“Triple Black is aimed at males 21-29, positioned with a little edge. Twisted is still male-focused, but with also more of a female sell than Triple Black.
“Our research shows that up to 15% of our new consumers come from consumers who aren’t drinking beer or FMBs. It truly is an add-on. Consumers are asking, ‘What product am I going to have on this particular occasion?’ We can grow if we get them to think of these on a greater number of occasions.”
Mike’s Hard Lemonade, still the number two brand, has launched new lime and cranberry flavors.
Bacardi Silver Low Carb Black Cherry, boasting only 2.6 grams of carbohydrates, is the newest entry in the Bacardi Silver malternative line.
Anheuser-Busch saw its lead brand, Bacardi Silver, drop from an estimated 7.5 to 5 million cases last year. However, new Bacardi Silver Raz has picked up 1 million cases, and Bacardi Silver O3, named for the three orange varieties used as flavoring, has added 2.5 million, more than making up for Silver’s losses. Bacardi Silver Limón, introduced in 2003, and the just-debuted Bacardi Silver Low Carb Black Cherry, complete the portfolio. This latest entry boasts only 2.6 grams of carbohydrates and 96 calories, while featuring the flavors of black cherries and hints of vanilla.
According to A-B’s Don Meyer, “The primary audience for the FMB category is a diverse group of contemporary adults, ages 21-27, who currently drink FMBs. When we introduce new Bacardi Silver flavors, we do expect some cannibalization since FMB drinkers like to try new flavors. We want our Bacardi Silver drinkers to try our new flavors.
“Our Bacardi Silver brands have performed well since the brands’ respective introductions. In fact, the Bacardi Silver Family holds a 24% share of the industry’s spirit- based FMBs.” (Source: IRI Infoscan combined C-Store and Grocery, YTD March, 2004.)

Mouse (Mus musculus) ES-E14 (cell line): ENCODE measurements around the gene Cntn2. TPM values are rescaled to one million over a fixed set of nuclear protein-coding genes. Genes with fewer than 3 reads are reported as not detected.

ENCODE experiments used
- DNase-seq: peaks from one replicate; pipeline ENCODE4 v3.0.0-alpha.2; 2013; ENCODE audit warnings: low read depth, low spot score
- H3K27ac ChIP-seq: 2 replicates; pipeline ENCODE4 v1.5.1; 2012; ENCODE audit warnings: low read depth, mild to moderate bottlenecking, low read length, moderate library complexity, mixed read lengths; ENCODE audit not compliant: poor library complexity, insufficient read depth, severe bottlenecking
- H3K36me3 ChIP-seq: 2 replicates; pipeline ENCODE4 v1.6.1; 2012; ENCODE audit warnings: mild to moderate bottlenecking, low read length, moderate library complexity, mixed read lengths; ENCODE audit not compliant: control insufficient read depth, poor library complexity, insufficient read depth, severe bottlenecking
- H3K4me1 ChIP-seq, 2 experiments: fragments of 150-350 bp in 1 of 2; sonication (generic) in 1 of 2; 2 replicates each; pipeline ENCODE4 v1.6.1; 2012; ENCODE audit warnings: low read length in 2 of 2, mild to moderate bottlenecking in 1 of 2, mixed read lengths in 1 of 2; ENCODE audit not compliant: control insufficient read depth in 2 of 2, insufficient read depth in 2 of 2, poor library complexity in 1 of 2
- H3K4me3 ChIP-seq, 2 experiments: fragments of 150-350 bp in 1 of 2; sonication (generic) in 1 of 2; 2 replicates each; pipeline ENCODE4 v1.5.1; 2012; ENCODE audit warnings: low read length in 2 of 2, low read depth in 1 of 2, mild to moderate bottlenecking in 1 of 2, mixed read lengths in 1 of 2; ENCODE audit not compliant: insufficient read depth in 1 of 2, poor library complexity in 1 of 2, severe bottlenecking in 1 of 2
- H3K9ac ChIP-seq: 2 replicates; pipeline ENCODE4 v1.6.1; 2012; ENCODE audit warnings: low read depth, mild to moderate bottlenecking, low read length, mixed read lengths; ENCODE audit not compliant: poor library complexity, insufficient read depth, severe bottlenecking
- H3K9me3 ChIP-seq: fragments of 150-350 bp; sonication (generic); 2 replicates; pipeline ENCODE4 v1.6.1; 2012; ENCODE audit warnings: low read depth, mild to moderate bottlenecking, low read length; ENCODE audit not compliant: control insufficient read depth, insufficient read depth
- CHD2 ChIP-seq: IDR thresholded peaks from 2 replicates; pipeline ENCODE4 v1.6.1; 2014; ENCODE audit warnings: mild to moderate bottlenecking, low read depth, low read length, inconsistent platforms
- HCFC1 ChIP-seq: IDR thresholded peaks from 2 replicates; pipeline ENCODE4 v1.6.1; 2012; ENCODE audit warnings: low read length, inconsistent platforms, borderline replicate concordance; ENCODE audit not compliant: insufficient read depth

Seagram’s Coolers recently launched Mango Passion Paradise Punch, among other new flavors.
A proliferation of flavors seems to be the trend. Seagram’s Coolers (considered by the company to be a ready-to-drink beverage because of its lower alcohol, rather than a malternative) celebrated its 20th anniversary by unveiling new bottle design and packaging, and two new flavors to join the nine existing Coolers. Many of the flavors are fruit combinations.
Seagram’s Smooth, United States Beverage’s malternative brand, which launched in 2003, has also added flavors in the past month and, as with the Coolers, the new choices are fruit combinations rather than single fruits.
Brand manager Justin Fisch sees product differentiation as the biggest challenge. “Other brands are limited to single fruit flavors: cranberry, green apple, orange. The packaging is grey, the liquid is clear. We looked for unique flavors and packing to differentiate ourselves from the competition.
“We realized that the category in total has become saturated in the past year. But this is a category driven by flavor. It’s not unusual that a brand will launch a new flavor every year to keep it fresh. This demographic comes to expect a new flavor every spring.”
Julie Johnson Bradford is the editor of All About Beer magazine.
A Taxing Issue
The malternatives drinks category was born of an opportunity presented by beverage alcohol tax laws. It’s not alone in that origin. Guinness, the iconic Irish stout, was formulated in the eighteenth century with unmalted roasted barley, which was not taxed, instead of black malt, which was subject to taxes. Its unusual, gristy flavor turned out to be popular with beer drinkers.
In present-day Japan, the light beer style known as happoshu relies on smaller amounts of malt than traditional beer, in order to avoid malt’s taxes.
Malternatives are simply the latest example of drinks makers responding in creative, if
unanticipated, ways to government regulation.
Under U.S. laws, beer is taxed at a lower rate than wine and spirits, and enjoys access to advertising media and retail outlets denied to the other categories as well. So, the legal classification of a beverage as a beer — a malt-based beverage — is worth fighting for.
In fact, the malt base from which the malternative derives its legal benefits only makes up between 0.5% and 2.0% of the final product. The remaining 98.0% to 99.5% comprises water and flavorings. But the flavorings are also the source of the majority of the alcohol in the final product. Flavor-infused alcohols are not taxed as beverage alcohol, so long as they are unfit for drinking on their own.
If a malternative contains, at most, 2% of the malt base, it is obtaining at least 98% of its
alcohol from “flavorings.” Clearly, if it were not for the special tax position enjoyed by beer, the malt would be eliminated altogether. In European countries with different tax arrangements, the malternative niche is occupied by so-called “alcopops,” which are diluted, flavored spirit-based drinks — with no pretentions to beer.
The U.S. beer industry’s fear is that any suggestion that the legal category of beer is meaningless could jeopardize its tax position.